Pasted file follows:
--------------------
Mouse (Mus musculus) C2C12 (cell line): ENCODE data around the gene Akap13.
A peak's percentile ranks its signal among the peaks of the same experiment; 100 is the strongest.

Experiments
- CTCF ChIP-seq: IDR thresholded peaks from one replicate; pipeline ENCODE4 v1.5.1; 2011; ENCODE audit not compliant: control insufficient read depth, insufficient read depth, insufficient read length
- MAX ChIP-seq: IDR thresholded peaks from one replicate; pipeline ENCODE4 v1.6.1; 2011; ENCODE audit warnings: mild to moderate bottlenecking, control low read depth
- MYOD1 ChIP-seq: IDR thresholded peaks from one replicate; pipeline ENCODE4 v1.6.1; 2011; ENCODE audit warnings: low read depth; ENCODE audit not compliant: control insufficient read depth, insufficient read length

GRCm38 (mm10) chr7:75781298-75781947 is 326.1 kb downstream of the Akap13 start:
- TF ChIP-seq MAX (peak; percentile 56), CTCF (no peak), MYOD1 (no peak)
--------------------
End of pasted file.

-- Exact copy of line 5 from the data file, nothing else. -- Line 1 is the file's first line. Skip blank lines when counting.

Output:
- MAX ChIP-seq: IDR thresholded peaks from one replicate; pipeline ENCODE4 v1.6.1; 2011; ENCODE audit warnings: mild to moderate bottlenecking, control low read depth